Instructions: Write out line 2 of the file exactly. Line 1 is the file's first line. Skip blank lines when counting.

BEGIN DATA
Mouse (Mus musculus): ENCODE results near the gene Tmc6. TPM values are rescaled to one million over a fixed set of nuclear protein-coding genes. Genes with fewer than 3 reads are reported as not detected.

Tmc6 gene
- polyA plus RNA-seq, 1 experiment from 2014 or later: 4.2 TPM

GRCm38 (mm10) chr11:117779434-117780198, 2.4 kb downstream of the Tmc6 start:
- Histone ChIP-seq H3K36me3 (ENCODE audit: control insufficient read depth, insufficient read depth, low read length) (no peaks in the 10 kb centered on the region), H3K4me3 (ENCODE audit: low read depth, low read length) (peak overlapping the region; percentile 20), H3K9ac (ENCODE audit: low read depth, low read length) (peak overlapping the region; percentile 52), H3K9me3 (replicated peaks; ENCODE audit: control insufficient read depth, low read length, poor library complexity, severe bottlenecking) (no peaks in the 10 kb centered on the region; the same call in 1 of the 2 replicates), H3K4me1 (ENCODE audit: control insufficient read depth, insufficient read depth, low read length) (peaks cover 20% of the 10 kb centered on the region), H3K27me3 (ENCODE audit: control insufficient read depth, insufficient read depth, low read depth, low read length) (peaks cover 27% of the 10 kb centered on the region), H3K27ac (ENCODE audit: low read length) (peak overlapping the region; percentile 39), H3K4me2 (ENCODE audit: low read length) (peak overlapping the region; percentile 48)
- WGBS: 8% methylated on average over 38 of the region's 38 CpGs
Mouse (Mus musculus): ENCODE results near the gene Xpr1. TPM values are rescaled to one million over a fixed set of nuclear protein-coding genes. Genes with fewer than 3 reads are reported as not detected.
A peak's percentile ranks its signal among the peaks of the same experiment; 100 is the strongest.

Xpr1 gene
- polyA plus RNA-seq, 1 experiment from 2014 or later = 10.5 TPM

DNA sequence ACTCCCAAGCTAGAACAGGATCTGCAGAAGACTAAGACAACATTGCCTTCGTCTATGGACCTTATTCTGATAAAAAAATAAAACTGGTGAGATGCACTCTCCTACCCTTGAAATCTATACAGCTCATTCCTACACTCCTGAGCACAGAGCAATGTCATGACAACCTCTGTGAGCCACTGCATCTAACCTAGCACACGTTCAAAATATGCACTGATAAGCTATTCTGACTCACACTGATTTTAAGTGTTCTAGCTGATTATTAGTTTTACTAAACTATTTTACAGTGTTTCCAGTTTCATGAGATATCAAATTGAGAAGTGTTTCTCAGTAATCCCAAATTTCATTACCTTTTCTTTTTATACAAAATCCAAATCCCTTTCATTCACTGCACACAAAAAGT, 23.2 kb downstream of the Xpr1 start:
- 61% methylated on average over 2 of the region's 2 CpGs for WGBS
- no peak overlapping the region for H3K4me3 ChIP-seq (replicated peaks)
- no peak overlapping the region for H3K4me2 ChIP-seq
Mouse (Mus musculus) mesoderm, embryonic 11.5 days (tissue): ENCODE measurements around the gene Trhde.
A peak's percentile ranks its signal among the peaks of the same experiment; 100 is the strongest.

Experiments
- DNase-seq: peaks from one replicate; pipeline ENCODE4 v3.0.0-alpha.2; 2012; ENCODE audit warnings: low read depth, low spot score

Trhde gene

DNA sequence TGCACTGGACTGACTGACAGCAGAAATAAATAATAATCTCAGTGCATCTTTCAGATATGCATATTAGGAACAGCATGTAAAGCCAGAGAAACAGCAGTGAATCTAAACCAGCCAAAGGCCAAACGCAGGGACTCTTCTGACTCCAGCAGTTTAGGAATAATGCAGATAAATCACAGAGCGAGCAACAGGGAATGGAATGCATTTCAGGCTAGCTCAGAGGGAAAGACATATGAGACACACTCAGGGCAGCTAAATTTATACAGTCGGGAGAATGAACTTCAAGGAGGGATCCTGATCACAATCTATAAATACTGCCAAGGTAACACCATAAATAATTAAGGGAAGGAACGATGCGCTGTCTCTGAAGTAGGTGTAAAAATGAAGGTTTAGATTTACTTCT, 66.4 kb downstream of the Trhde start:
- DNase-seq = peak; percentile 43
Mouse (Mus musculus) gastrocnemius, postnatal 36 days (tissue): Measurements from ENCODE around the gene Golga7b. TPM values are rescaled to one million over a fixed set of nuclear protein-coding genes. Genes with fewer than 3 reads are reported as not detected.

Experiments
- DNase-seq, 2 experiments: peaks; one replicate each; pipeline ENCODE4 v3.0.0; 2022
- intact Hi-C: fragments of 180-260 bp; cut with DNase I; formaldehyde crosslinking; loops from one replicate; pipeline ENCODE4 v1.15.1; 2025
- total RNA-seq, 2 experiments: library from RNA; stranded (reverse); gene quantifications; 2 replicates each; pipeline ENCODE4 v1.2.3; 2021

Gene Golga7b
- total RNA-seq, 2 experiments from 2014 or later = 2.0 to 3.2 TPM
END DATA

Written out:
Tmc6 gene